Buttonbush-Cephalanthus occidentalis grows best with wet feet. It grows well with ample moisture even in shallow standing water. In many parts of the country there are great Buttonbush swamps where the timber has been cleared and Buttonbush has taken over. Many natural lakes and manmade impoundments have shallow flats that have thickets of “Buck Bushes” growing on them. The warm shallow water beneath them is prime spawning ground for many game fish each spring. Buttonbush swamps are prime wintering ground for migrating waterfowl. Their seeds provide food and the thick branches provide cover from predators. If you ever try to walk through a Buttonbush swamp you will understand just how safe a duck is when he settles into one.
This native shrub has several common names, Button Bush, Buck Bush, Button Ball and Honey Ball Bush.
Buttonbush is hardy in zones 5 to 10 and grows from 3′ to 12′ tall depending on its circumstances. In the far northern part of its range, winter ice will shear it back each year to below the water line and it will flush back out each spring but never reach the height it could be farther south.
Buttonbush is a coarse twiggy shrub in winter and is one of the last shrubs to leaf out in spring, a strategy to miss spring floods an mud covered leaves. When it does leaf out, it is a luxurious green with a somewhat tropical appearance. Flower buds form on long stalks that hang like ornament all over the se shrubs. The flower clusters which are in round balls, open in August when most years there is a dearth of flowers. Honeybees and butterflies of all types flock to these flowers that are open for several weeks. They feed on the abundant nectar and pollinate the flowers so there will be ample seed to feed the wintering waterfowl. Buttonbush turns yellow with the first fall frost but the seed heads hang on through the winter.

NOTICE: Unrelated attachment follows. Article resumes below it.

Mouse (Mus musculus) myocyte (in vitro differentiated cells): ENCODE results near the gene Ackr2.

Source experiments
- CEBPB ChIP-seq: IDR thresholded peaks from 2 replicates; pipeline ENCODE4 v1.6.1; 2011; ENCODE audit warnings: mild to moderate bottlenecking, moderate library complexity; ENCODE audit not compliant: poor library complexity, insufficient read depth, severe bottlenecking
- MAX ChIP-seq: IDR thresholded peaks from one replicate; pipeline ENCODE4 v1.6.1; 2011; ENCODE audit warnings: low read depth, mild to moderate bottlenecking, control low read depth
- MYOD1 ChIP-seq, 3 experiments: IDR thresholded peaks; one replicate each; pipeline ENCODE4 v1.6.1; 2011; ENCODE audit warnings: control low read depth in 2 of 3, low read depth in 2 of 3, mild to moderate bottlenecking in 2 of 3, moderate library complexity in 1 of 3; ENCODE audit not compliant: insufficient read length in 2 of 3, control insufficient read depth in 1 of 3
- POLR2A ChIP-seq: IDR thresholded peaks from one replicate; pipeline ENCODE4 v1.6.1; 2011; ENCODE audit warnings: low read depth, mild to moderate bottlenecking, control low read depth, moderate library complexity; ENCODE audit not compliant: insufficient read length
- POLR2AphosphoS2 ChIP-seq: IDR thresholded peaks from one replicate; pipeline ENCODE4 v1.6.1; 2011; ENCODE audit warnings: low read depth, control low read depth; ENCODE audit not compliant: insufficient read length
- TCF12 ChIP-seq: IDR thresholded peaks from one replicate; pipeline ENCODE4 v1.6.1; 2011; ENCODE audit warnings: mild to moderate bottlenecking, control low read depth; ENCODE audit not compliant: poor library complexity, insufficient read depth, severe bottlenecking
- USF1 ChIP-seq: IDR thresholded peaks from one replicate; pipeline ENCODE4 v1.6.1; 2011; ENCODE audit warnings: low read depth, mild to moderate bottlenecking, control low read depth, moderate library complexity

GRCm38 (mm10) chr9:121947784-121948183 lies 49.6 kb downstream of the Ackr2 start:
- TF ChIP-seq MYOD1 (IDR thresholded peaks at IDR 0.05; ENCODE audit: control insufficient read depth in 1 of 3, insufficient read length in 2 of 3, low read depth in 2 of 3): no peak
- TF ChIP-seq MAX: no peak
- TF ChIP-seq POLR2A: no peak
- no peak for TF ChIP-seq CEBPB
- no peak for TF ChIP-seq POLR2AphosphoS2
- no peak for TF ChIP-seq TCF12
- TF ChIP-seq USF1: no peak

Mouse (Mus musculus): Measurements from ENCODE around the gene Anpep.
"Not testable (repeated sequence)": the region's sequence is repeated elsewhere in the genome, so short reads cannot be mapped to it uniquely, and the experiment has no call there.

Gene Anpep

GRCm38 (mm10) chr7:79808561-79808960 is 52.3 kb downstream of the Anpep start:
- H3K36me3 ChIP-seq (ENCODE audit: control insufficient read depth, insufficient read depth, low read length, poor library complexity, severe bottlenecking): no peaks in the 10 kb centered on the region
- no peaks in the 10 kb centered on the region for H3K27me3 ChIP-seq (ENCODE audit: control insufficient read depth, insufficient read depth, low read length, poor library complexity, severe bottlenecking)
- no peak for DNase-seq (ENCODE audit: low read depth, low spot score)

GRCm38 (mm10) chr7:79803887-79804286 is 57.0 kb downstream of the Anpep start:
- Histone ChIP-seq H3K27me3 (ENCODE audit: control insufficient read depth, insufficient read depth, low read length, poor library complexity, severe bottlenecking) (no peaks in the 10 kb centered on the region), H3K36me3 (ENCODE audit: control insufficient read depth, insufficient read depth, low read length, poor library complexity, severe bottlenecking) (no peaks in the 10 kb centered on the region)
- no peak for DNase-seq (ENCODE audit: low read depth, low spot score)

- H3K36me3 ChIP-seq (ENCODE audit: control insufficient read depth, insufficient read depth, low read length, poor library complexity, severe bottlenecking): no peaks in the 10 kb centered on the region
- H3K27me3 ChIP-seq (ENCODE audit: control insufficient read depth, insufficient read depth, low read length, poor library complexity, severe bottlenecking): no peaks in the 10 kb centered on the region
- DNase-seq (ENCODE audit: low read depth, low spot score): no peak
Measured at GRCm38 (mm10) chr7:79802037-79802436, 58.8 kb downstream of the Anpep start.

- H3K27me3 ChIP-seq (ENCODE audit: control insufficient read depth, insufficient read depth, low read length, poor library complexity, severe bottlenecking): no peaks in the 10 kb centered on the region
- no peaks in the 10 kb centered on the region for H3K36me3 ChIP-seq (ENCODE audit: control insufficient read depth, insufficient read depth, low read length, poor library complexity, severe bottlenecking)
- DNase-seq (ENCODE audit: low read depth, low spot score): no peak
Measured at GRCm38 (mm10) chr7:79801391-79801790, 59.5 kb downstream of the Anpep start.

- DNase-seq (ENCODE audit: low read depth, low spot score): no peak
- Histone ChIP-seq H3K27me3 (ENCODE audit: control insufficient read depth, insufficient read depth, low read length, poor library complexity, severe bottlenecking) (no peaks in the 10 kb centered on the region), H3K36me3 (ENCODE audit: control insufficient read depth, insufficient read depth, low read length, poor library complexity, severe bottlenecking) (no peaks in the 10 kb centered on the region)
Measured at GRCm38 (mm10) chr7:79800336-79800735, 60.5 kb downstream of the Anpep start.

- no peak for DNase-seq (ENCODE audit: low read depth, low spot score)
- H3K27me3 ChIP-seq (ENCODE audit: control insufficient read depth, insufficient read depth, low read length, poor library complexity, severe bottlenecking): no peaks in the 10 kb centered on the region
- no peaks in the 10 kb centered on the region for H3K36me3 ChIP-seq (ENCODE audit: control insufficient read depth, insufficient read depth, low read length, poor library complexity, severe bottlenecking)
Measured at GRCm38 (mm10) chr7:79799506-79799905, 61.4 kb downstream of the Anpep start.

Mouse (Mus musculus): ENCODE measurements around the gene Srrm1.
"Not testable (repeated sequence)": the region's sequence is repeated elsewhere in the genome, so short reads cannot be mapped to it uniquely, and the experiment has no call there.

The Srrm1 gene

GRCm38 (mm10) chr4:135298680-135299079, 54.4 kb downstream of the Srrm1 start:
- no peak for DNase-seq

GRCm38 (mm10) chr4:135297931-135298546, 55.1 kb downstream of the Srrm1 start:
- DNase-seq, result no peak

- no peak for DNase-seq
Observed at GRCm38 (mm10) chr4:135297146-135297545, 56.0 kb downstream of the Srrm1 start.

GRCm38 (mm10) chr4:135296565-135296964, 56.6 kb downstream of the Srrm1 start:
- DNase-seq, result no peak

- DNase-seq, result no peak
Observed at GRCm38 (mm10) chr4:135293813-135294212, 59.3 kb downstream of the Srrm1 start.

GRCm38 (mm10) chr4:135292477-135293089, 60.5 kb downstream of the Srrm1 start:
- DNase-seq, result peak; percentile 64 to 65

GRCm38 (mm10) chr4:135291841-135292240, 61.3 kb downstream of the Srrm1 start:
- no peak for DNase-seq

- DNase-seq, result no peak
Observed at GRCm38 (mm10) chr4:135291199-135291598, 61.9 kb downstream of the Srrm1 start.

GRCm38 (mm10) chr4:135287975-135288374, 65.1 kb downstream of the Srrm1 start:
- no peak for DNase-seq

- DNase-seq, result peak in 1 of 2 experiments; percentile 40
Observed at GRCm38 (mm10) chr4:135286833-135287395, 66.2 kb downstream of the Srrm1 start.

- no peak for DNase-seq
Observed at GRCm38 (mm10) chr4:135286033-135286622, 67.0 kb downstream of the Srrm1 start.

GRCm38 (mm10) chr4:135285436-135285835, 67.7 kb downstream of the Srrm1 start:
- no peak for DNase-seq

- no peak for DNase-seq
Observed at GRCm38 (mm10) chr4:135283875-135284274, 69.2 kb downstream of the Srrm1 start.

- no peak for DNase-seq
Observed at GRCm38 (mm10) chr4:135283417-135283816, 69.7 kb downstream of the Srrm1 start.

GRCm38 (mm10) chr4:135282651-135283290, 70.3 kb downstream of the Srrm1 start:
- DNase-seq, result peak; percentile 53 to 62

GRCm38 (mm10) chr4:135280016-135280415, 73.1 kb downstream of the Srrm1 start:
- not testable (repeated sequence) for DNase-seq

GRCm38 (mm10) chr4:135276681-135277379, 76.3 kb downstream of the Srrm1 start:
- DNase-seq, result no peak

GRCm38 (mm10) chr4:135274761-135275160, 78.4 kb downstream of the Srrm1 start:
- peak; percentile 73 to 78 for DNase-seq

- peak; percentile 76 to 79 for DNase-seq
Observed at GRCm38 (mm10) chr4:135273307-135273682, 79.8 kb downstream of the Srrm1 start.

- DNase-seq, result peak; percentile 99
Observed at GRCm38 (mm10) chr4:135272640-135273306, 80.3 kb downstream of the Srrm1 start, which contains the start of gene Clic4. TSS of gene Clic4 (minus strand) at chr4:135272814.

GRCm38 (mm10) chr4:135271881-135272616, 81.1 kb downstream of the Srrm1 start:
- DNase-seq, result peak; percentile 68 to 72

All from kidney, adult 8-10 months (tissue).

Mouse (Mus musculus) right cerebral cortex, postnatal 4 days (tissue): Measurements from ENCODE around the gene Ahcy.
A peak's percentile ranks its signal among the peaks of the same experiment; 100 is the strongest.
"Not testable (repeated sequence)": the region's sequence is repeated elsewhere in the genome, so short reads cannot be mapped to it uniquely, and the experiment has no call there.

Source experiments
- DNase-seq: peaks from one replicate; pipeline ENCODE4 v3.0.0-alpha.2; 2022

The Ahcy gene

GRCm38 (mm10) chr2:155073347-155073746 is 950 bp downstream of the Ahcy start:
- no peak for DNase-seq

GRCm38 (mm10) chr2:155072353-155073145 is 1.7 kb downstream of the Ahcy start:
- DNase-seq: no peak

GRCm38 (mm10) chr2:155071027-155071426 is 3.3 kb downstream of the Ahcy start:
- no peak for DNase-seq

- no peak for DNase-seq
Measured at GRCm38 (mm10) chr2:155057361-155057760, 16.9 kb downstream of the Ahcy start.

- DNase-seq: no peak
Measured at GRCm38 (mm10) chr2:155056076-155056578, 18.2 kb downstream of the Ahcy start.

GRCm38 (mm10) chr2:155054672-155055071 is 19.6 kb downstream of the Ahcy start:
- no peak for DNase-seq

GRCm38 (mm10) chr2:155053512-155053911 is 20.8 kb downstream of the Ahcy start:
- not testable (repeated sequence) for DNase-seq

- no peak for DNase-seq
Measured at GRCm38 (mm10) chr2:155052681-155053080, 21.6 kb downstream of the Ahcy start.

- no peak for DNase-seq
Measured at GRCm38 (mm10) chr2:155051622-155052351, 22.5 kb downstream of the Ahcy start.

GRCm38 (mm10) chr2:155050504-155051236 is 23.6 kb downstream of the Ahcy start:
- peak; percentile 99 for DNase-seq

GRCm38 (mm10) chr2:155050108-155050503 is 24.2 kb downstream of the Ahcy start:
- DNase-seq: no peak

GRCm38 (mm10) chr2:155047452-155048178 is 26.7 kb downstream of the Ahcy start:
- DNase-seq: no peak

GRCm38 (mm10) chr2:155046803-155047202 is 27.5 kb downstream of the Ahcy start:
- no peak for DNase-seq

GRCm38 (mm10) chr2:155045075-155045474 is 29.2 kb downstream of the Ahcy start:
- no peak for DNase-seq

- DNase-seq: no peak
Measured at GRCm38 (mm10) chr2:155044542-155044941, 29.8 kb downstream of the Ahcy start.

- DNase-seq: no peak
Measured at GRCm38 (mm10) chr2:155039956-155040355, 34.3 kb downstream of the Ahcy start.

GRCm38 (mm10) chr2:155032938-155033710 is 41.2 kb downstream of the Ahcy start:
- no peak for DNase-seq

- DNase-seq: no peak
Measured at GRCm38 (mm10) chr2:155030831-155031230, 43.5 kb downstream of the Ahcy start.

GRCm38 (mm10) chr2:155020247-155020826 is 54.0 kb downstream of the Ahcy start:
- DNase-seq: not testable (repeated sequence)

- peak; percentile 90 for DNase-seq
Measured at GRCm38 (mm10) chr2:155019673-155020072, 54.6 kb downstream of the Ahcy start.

If you have a patch of low, wet ground, a pond bank or other wet place, Buttonbush is a great choice to feed your bees and improve that environment.